Build Quality and DesignAt first sight, this Sharp TV looks strangely like it comes from Philips, with the same rounded frame and stand as the Dutch manufacturer's 2010 collection.
One look at the onscreen menus confirmed it once and for all: the LE630E is a Philips TV, rebranded with a Sharp logo on the outside. The only real change is a few slight tweaks to the icons used in the menus, which are now colour instead of in black and white.
In the same vein, the Aquos Net+ services offered by Sharp are similar to those provided by Philips' own online platform, and the interface is identical. There are a few changes in the line-up of content, though, with some big names missing on this new TV. Other multimedia features include support for the DLNA 1.5 standard via the Ethernet port and a media player for accessing content stored on a USB device.
The media player does a good job of handling codecs like DivX 5 and DivX 6, x264, VC-1 and more, but struggles with container formats. It only bothers with AVI, MP4 and WMV. More disappointingly still, it can't handle multiple audio tracks or subtitle files.
The selection of inputs and outputs is pretty lightweight, with just three HDMI ports, one VGA input, a SCART socket, a composite video input and a headphone jack. The digital audio output uses a coaxial cable.
It would have been better if Sharp had borrowed Philips' remote control as well. The one it provided for the LE630E uses roughly the same layout, but is finished to a much lower standard. It would have been for a good old-fashioned CRT TV from thirty years ago, but these days we expect a little more.
Matte finish doesn't suffer from reflections
Inputs and outputs
Ghosting and Input Lag
Unlike the excellent results we've seen recently from other ASV displays, the unit inside this TV has a very disappointing ghosting time. It takes an average of 16.5 ms to get rid of the previous frame, compared to an industry average of 12 ms according to our results. The input lag is no better, and with an average lag of four frames, we can't recommend this TV for gamers.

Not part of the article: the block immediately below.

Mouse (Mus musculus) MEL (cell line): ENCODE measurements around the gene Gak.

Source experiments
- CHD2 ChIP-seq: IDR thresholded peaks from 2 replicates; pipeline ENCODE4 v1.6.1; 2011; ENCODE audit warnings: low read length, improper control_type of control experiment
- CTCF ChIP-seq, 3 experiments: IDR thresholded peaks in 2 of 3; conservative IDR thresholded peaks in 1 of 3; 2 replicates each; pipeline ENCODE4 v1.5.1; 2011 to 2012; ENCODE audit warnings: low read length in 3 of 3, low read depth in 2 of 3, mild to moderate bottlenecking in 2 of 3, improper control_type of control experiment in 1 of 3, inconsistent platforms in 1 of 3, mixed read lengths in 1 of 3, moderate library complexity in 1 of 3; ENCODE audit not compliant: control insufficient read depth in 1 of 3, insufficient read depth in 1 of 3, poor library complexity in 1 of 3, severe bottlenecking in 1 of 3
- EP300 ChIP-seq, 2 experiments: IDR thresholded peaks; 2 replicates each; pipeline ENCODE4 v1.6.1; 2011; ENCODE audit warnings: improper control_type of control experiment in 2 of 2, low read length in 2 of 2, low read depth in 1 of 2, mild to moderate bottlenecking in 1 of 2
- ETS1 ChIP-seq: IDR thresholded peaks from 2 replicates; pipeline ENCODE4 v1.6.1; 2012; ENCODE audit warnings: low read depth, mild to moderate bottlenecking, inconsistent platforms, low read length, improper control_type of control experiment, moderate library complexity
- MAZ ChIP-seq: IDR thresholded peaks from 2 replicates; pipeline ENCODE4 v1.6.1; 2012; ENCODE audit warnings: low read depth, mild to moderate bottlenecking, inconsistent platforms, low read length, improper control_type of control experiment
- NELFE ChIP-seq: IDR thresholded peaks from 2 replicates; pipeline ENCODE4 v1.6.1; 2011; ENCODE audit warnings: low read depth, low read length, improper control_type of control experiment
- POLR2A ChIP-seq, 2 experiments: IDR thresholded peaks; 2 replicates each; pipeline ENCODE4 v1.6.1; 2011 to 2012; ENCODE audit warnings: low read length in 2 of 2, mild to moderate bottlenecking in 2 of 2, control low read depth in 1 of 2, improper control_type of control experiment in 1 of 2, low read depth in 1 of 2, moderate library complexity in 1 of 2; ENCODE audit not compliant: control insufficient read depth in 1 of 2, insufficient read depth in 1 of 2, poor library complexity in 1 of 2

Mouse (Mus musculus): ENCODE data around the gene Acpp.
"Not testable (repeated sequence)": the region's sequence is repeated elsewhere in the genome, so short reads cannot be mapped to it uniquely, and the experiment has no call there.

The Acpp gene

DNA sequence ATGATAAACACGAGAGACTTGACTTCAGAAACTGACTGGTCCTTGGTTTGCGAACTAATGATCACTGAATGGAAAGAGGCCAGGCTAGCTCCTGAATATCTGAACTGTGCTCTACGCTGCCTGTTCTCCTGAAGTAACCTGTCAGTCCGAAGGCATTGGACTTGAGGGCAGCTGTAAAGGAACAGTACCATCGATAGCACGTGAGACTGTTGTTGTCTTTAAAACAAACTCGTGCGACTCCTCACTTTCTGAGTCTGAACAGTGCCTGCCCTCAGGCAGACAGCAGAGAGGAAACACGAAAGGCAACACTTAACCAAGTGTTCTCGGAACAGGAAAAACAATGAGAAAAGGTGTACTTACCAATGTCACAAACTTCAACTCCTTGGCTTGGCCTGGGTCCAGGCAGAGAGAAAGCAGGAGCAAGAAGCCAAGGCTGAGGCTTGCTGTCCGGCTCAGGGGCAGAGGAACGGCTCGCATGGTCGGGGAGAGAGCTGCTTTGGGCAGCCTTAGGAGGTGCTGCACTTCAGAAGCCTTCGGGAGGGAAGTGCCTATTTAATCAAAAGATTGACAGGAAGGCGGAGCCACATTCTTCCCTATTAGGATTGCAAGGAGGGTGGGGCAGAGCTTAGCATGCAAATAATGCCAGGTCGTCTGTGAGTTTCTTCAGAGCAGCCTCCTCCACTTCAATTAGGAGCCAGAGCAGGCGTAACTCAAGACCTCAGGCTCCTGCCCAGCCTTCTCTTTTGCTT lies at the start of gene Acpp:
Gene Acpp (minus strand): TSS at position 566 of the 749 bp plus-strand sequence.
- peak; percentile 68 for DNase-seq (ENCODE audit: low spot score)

Image QualityIt's hard not to spot the problems with this TV when it's still using its factory settings, with everything washed out with a blue tinge. We measured an average colour temperature of over 10 000 K, poor colour reproduction with an average deltaE of 10.8 and disastrous gamma with underexposed blacks and light greys totally burned out.
However, all of these problems can be fixed by switching from 'standard' mode to 'cinema' and then tweaking a few of the settings. To get perfect gamma and colour temperature, we suggest you adjust these settings to '1' and 'normal', respectively.
Once you've made these adjustments, then colour handling is almost perfect. Our equipment measured a new average deltaE of 3.4, which is a radical improvement. However, that disguises the fact that there are still big problems with certain colours, with red, yellow and green registering values of 5.4, 7.3 and 11.0 respectively, resulting in rather garish colours.
As we mentioned above, the ghosting time is only just acceptable for an ASV display, but the LE630E manages better contrast than many of its colleagues. With deep blacks of 0.04 cd/m² and whites as bright as 200 cd/m², the contrast ratio climbs to 4160:1, a new record for ASV technology!
We recommend turning on the 100 Hz filter for viewing films. It reduces ghosting so that there is only a very minor trace beyond fast-moving objects. It's up to you to decide whether or not you want to add the 'smooth motion' filter on top. It does a great job of getting rid of jerkiness and flicker in films, but it makes them look like they've been shot on a camcorder and can introduce unwanted visual artefacts.
The LE6303E's tech spec claims that it has two 5 W speakers and a 10 W subwoofer. In theory, the subwoofer's job is to handle the lowest frequencies, below 100 Hz or even 50 Hz.
But here, the two speakers are so pathetic that they're only trusted with the very highest notes, with the so-called subwoofer handling everything else. It almost sounds like you're listening in mono, rather than stereo, which is a real shame as the woofer itself is pretty decent. If there were two of them instead of just one, the LE6303E would have got four stars in this section.
Unsurprisingly, the Edge LED backlighting brings down energy consumption. When switched on, the 40'' version of the LE6303E only needs 57 W. On standby it's even better, with consumption of less than a single Watt!
- Excellent contrast ratio and deep blacks: 4160:1 and 0.06 cd/m²
- Accurate colour reproduction: average deltaE: 3.4
- Matte finish doesn't suffer from reflections
- No problems with clouding on our test unit
- Low energy consumption: 57 W
- Narrow viewing angles: 1.7/5
- Media player doesn't support enough video formats
- Less responsive than average
- Poor quality remote
The Sharp LE6303E turned out to be a pleasant surprise: it's one of the few TVs with Edge LED backlighting not to suffer from clouding, for instance, and it produces a great picture with a high contrast ratio and accurate colour reproduction. It will suit anybody who wants a slim TV but can do without 3D.